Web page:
On the way...
Odysseus faces a number of challenges on his way home, including:
- sailors captivated by the lotus-eaters
- a battle with Polyphemus, a cyclops
- a storm sent by Poseidon
- an encounter with a witch
- being captivated by the Sirens
- encounters with the monsters Scylla and Charybdis
- punishment by Zeus
On the way home from war, Odysseus's soldiers are captivated by the lotus-eaters, who try to feed the men fruit that will cause them to forget their desire to go home.
Next, Odysseus and his men get trapped in the lair of Polyphemus, who eats some of the men. Odysseus blinds Polyphemus, and the cyclops calls out to his father Poseidon, who sends a storm to punish Odysseus. Later, Odysseus refers to the encounter with Polyphemus when he tries to encourage and bolster his men, saying,
Dear friends, surely we are not unlearned in evils. This is no greater evil now than it was when the Cyclops had us cooped in his hollow cave by force and violence, but even there, by my courage and counsel and my intelligence, we escaped away. I think that all this will be remembered some day too. Then do as I say, let us all be won over.
Odysseus's ship travels to the island of a witch named Circe, who turns many of his sailors into swine. He goes out to find an herb that counteracts her magic and convinces her to turn his men back into people. After that, Odysseus and his men choose to stay on the island for a long time.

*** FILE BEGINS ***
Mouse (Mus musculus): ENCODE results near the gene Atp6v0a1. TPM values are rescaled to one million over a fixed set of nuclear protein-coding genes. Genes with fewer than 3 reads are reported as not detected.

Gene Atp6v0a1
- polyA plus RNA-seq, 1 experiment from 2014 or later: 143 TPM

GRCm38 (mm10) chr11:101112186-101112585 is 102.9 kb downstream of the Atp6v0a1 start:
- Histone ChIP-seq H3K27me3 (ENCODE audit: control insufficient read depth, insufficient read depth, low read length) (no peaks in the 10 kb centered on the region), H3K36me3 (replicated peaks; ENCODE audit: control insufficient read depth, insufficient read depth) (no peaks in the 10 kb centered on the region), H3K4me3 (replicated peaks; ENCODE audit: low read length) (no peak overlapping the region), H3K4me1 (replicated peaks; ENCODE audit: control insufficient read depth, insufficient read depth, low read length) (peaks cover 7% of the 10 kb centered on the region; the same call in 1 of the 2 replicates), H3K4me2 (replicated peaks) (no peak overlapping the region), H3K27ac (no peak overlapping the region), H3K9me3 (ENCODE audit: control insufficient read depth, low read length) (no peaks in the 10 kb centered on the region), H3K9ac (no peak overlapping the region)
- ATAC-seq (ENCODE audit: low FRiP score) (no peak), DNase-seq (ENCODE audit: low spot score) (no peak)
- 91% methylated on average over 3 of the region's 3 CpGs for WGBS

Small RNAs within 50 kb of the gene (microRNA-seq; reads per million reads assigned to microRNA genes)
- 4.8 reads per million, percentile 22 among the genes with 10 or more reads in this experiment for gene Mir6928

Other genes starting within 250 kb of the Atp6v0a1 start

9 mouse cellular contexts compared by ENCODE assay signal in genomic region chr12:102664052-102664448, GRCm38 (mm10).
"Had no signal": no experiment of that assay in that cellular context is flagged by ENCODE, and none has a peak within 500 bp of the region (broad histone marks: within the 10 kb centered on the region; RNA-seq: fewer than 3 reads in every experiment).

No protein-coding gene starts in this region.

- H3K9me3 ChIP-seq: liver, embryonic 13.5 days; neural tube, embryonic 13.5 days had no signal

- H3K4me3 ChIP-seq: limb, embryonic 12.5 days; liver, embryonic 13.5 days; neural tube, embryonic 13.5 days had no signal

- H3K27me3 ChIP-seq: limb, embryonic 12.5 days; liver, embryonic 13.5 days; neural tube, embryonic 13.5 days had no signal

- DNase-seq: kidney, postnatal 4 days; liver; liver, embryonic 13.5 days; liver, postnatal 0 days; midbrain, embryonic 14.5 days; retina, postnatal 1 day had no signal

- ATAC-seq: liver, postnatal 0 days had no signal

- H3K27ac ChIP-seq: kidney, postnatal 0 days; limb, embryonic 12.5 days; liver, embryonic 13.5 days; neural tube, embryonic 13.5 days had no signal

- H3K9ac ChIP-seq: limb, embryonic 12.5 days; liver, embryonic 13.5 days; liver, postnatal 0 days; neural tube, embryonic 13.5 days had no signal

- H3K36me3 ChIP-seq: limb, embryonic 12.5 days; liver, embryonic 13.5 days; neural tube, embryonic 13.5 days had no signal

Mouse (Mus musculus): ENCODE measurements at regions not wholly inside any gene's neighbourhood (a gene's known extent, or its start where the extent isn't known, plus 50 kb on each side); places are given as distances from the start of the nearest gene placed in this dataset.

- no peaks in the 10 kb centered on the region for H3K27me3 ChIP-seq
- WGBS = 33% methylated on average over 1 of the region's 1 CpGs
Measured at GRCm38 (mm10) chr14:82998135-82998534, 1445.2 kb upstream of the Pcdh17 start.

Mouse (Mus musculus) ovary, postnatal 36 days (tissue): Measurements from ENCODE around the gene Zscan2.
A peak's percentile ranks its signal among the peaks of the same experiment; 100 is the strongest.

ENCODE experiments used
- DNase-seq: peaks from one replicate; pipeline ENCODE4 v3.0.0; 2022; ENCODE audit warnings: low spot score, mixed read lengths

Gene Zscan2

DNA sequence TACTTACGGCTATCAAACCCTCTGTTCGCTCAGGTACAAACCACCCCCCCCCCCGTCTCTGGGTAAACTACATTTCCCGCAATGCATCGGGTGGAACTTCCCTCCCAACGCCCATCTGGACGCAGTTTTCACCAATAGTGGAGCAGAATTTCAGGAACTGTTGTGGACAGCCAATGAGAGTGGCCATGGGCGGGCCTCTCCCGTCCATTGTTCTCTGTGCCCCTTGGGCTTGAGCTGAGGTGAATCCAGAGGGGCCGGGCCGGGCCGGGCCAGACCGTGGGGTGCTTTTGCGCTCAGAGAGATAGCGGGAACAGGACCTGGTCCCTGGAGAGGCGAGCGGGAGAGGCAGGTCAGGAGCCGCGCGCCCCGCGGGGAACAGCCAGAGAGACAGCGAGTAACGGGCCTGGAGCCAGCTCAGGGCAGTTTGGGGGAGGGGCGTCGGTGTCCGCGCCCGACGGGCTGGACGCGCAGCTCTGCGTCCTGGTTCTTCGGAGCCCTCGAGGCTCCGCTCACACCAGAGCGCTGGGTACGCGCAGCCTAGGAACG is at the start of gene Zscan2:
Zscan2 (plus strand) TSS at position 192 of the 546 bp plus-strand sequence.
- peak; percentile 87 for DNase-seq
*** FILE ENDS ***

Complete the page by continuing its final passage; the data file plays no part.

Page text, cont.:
Once it is ready to continue the journey to Ithaca, the crew is forced to sail by the land of the Sirens, beautiful monsters who sing to attract ships toward rocks where they will be smashed. The men plug their ears and tie Odysseus to the mast to help avoid the danger and temptation. They also avoid the whirlpool of Charybdis, but this forces them to sail near Scylla, who lives across from Charybdis. Consequently, six men are killed.
On the island of Thrinacia, Odysseus's men hunt sacred cattle that belong to Helios, the sun god. Helios demands his father Zeus to punish Odysseus and his men for the action. Zeus obliges, sending Odysseus's ship into Charybdis. Odysseus is the only survivor. He says,
At this time Charybdis sucked down the sea's salt water, but I reached high in the air above me, to where the tall fig tree grew, and caught hold of it and clung like a bat; there was no place where I could firmly brace my feet, or climb up it, for the roots of it were far from me, and the branches hung out far, big and long branches that overshadowered Charybdis. Inexorably I hung on, waiting for her to vomit the keel and mast back up again. I longed for them, and they came late; at the time when a man leaves the law court, for dinner, after judging the many disputes brought him by litigious young men; that was the time it took the timbers to appear from Charybdis.
He spends the next seven years as the prisoner and lover of Calypso. He is only able to continue his journey home when Athena intervenes with Zeus and convinces him to free Odysseus.